Lesson 2B: Stewardship, Consequences and New Ideas

Lesson 2B: Stewardship, Consequences and New Ideas            Grade level:  7-10                 Time: One 45m class
Cross Curricular Components: Lesson 1C: The Historical Context of Conservation; 1D: Consistent Issues; 3A: The Progressives; 4A: Conservation vs Preservation; 6A: Sustaining Forests

PDE Academic Standards: 1.1.8/11; 1.2.8/11; 1.6.8/11; 4.1.12.E; 4.3.7.A; 4.3.10.A; 4.3.12.A; 5.2.9/12; 6.3.9/12; 6.5.9/12; 8.1.9/12; 8.2.9/12; 8.3.9/12



–Students will examine and discuss the various philosophies of the relationship between man and nature and defend their stance through evidence and argument

–Students will decide on the merit of past conservation decisions and apply them to today’s issues



Seeking the Greatest Good

Environmental Questionnaire (Appendix C)

Encounters with the Archdruid by John McFee

Anticipatory Set:  (2min)      “Moment of Zen”       Discuss the quote as it relates to both students and the topic.

“A people who values its privileges over its principles soon loses both.”

                                    -Dwight D. Eisenhower


–View Chapter II of Seeking the Greatest Good

–Spend a brief moment having students list some of the “Short sighted financial gains” described in the film and relate them to today’s debate on climate change and environmental protection. This should be review.

–Pass out the questionnaire found in Appendix C.  Ask the students to write in the top right corner what their philosophy is about the environment.  Have the students take the questionnaire and share their results as a class.  Are they surprised how they rank?

–Next, have the students work in groups to find different primary sources that describe the different philosophies of man’s relationship with nature.  Suggestions include the Sioux Native Americans, George Marsh, Gifford Pinchot, John Muir, John Rockefeller and Teddy Roosevelt.  Students will be assigned to groups based on where they fall in their own environmental philosophy of preservationist, conservationist or laissez fare capitalist, conqueror or steward.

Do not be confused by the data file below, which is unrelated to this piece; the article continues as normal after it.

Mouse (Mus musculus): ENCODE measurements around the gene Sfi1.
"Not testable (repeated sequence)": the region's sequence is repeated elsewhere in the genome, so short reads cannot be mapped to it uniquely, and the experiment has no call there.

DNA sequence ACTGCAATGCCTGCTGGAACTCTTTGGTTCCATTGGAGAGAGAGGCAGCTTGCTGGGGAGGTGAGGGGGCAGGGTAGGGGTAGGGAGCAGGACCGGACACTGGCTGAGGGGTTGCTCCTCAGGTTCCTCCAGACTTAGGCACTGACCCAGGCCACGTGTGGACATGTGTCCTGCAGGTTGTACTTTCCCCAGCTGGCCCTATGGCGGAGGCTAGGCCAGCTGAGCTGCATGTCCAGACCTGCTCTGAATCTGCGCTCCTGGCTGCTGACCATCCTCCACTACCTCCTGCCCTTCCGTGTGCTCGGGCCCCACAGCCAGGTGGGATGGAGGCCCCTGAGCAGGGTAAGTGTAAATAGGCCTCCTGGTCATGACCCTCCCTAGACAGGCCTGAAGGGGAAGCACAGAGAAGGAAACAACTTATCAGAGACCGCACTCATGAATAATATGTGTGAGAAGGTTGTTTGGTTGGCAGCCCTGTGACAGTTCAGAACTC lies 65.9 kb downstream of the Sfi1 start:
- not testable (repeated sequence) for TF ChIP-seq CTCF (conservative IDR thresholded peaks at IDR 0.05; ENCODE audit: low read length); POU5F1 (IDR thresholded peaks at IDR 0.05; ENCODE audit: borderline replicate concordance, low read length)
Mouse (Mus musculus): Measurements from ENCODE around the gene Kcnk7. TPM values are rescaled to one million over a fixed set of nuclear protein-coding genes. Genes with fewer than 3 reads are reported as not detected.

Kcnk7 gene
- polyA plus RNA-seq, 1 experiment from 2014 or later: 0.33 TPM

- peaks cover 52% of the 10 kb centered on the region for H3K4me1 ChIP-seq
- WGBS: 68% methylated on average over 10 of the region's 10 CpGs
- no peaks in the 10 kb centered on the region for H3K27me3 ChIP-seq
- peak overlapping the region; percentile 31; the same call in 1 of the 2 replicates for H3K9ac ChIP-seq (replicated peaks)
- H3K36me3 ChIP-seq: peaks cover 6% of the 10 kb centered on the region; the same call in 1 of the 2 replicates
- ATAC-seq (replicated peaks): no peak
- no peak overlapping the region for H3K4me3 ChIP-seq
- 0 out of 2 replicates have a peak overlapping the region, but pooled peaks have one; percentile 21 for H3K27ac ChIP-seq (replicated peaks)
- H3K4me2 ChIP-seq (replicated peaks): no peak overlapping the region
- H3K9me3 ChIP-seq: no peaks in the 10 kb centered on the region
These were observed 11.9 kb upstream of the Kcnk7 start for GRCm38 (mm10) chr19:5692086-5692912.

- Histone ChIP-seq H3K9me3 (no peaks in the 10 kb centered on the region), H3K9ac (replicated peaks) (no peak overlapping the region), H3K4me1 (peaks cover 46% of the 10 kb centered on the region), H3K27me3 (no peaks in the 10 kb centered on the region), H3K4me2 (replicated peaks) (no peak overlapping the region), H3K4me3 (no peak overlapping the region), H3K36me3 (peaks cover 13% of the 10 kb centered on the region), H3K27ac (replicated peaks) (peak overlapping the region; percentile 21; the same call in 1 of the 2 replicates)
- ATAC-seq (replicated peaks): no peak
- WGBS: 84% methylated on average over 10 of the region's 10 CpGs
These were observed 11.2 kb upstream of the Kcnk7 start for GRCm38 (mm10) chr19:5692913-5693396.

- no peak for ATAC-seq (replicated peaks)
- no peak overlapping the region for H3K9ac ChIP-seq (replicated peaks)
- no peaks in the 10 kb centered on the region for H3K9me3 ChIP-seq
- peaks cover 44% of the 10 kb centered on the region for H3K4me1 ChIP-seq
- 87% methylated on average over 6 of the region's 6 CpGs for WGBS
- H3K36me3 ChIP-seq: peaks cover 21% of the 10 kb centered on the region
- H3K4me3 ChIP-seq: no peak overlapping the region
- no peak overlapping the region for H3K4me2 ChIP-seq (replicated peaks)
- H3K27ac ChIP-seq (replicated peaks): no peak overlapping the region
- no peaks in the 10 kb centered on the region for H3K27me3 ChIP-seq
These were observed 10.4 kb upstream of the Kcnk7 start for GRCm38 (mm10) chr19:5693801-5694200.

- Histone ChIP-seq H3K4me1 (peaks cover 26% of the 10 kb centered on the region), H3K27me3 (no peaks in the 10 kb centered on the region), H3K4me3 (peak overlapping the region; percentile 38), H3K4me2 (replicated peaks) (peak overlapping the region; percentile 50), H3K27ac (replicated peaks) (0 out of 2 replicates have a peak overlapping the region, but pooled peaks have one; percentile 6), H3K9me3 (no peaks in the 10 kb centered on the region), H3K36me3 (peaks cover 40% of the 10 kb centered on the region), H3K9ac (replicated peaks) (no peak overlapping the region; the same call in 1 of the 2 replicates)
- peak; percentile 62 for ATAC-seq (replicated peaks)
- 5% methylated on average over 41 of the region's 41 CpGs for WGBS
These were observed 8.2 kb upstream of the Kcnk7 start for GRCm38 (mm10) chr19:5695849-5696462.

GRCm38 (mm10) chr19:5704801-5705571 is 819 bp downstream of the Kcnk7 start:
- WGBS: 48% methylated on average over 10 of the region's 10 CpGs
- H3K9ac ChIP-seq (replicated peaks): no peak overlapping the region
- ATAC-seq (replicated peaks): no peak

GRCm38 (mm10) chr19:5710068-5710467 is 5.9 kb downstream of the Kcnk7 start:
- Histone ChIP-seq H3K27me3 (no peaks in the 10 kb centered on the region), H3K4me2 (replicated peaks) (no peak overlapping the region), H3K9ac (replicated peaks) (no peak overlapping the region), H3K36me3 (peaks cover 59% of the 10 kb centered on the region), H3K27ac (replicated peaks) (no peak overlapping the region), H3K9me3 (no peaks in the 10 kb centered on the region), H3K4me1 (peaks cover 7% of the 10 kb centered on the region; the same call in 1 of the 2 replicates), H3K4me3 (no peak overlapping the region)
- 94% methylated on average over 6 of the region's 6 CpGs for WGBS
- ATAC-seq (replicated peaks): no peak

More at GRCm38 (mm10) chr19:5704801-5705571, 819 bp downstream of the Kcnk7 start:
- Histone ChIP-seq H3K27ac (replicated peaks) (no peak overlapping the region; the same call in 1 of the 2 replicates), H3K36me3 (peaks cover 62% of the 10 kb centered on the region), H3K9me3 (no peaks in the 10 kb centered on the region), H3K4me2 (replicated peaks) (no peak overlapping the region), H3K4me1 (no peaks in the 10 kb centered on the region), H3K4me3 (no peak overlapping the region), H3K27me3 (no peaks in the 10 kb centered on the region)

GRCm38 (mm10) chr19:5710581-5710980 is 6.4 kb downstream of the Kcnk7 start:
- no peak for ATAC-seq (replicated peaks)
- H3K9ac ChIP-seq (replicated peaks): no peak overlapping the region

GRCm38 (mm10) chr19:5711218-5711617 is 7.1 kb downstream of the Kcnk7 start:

–Using primary source documents and current research, have the students present their stance on the environment. After each group has presented their “platform”, students will have the opportunity to change groups.  The students must then debate each other, supporting their “platform” with evidence from as many sources as possible and advocating for solutions to current problems (if they believe there is a problem) and countering the solutions of others that they deem incorrect.  Students can “tag” each other in and out of the debate.  (Hopefully this will give each student a sub specialty in their group)  After a second round, students who have been persuaded otherwise will then be given an opportunity to change groups.  Debate ends after the instructor feels that all variables have been discussed.


Cross-Curricular extension (Language Arts, grades 10-12)

Assign student groups each a chapter of John McPhee Encounters with the Archdruid

Working in groups, the students will answer the questions given and will then discuss the merits and differences of the approaches to the environment from each main character (Appendix C)


Closure/Summary:            (3min)

Using notes taken during their debate and in creation of their platforms, students will then be required to answer one of the following essay prompts:

–Were early warnings about the environment from men like Muir and Pinchot true?  What evidence did they have   at the time that we were headed for “disaster”?  Compared with what we know now and the philosophies put forth            in debates today, were they prophetic or alarmist?  Should the National Forests have been created?

–Discuss the various philosophies of man’s relationship with nature.  How do they conflict?  Have they        changed with time?  Where do you fit? Are you a conqueror or a Steward?  Are you a conservationist or    a          preservationist?  Should the land be used, protected or both? Should the National Forests have been        created?



Students will be evaluated on their responses to the discussion and to the quality of their essays.

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